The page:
I’m coaching Linus’s baseball team again this year. Last year I was surprised at how much I enjoyed coaching the team and helping the kids, but I shouldn’t have been. Rather than being a new experience, it was really a reprise of an older role for me, having been a college debate coach for three years in the mid-1990’s.
I like coaching/leading people who I think I can help in some way. My style is to encourage as much as possible, to teach as much as I can, and to generally let kids work things out for themselves. That’s true as much with 8 or 9 year-old baseball players as it was with 18 to 22 year-old college debaters. Some coaches are big on technical detail, or are workhorses who put in large amounts of time and expect the same from their charges, but I was never able to fit either of those molds because I couldn’t lead by example. In baseball or debate, I was never a hard worker or a skilled technician. I had some natural talents that allowed me to play either game without much hard work, which of course can be a curse. I did the activities because they were fun, and the people I met while doing the activities were fun, and somewhere along the way I decided having fun and winning weren’t necessarily the same thing.
And fun always, always has trumped winning for me.
Which is not to say winning isn’t fun. It often is. But I’ve also known a lot of winners who weren’t particularly happy or enjoyable people, and I typically find winning to require a lot of time and effort that I find to be in short supply. So fun it is!
It’s hard for me to know where to draw that line between winning and fun when you are coaching. I think a lot about the kids I coached in college debate. I know that on many levels I failed them as a coach. I knew it at the time, and so did they. I know that if I’d worked harder, or demanded more work from them, we would have won more debates. On the other hand, I think I had pretty good relationships with the kids I coached over the years, and count many among my close friends some 15 years later. But of course that’s a false dichotomy, one that’s convenient to my purposes–I also know a lot of debate coaches who were not only friends with their kids but also demanded everything the kids had, and gave all they could give as coaches. So for me to say I did OK because I was a friend to the kids seems to come up a bit short. I could have and should have done more, but I didn’t, and I can’t change it now.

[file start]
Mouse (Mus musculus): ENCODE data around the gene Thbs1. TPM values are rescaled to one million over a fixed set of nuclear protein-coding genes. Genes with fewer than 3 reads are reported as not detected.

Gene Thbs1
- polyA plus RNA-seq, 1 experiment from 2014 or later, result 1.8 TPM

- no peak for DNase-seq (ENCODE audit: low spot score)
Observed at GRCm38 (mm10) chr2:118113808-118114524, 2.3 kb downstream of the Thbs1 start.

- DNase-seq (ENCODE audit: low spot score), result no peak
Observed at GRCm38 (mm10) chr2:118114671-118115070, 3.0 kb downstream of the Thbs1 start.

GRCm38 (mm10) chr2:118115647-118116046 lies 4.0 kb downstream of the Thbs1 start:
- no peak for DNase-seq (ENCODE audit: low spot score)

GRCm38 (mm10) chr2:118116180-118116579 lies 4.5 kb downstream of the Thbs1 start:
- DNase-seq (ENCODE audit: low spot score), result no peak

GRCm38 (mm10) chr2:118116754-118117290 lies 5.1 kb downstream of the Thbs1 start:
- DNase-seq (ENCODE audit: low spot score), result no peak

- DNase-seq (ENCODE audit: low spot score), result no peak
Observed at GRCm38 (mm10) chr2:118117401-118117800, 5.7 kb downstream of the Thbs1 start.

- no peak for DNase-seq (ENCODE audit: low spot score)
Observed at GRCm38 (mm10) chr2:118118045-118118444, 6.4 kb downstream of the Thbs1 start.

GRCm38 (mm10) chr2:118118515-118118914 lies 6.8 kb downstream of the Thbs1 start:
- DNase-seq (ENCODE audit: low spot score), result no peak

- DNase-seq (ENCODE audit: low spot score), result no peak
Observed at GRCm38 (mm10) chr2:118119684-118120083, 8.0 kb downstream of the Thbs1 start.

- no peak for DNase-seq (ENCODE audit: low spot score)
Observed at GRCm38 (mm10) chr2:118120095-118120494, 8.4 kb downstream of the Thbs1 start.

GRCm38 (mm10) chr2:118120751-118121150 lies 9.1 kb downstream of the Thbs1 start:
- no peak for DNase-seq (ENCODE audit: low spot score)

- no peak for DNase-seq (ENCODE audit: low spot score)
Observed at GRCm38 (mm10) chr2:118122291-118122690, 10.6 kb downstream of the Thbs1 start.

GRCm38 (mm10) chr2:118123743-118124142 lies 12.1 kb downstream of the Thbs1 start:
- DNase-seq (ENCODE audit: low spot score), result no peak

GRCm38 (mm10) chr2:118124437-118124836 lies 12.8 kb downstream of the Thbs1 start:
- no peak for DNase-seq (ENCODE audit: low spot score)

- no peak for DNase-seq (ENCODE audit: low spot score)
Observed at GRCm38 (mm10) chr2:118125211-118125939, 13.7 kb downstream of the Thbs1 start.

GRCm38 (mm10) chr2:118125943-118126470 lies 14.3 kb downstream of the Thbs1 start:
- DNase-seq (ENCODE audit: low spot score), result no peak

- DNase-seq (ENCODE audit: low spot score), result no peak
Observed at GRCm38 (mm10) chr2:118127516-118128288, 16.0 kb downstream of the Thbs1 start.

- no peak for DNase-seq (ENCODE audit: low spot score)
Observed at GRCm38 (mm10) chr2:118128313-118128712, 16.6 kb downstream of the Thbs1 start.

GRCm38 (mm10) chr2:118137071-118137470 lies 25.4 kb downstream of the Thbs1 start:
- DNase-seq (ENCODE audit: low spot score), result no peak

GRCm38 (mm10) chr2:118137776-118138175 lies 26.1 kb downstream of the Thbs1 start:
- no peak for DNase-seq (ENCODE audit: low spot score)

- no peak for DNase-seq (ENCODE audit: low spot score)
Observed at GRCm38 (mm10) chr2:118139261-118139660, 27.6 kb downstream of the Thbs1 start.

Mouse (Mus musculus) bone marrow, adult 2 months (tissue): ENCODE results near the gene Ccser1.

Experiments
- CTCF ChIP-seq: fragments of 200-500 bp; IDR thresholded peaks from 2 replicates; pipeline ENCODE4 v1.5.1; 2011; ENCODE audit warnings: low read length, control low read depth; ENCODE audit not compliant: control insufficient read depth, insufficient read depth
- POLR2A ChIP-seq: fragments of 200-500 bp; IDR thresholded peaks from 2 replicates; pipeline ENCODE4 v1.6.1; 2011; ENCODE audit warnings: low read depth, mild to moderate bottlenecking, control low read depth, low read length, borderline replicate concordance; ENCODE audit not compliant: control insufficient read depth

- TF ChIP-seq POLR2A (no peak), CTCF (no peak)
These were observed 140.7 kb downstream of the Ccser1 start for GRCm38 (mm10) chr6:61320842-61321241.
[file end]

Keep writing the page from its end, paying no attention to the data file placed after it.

I think about that, all these years later. I think about it as I start to coach another season of baseball, and how important it was to me last year when the kids and parents had such kind words for me at the end of the year. Some even had DQ gift certificates. I thought the primary benefit of coaching the team would be the time I would spend with Linus, but in the end he was just another kid on the team (most of the time). The real benefit, from my perspective, was knowing without a doubt that I had helped the kids, that I hadn’t let them down the way I let my debaters down back in the day.
Of course, most of my debaters went on to do just fine for themselves, thank you, and the truth is that would have happened whether they won 100 more debates, or 100 less. I know I taught my kids something important along the way, even though that might not have translated into any debate wins, and even though I can’t specifically name any of the things I might have taught them, nor could they.
At least with baseball I can point to a kid and say, “I taught him to get his elbow above his shoulder when he throws.” And believe me, if I can do that with all 13 of my kids this year, I will be very proud, indeed.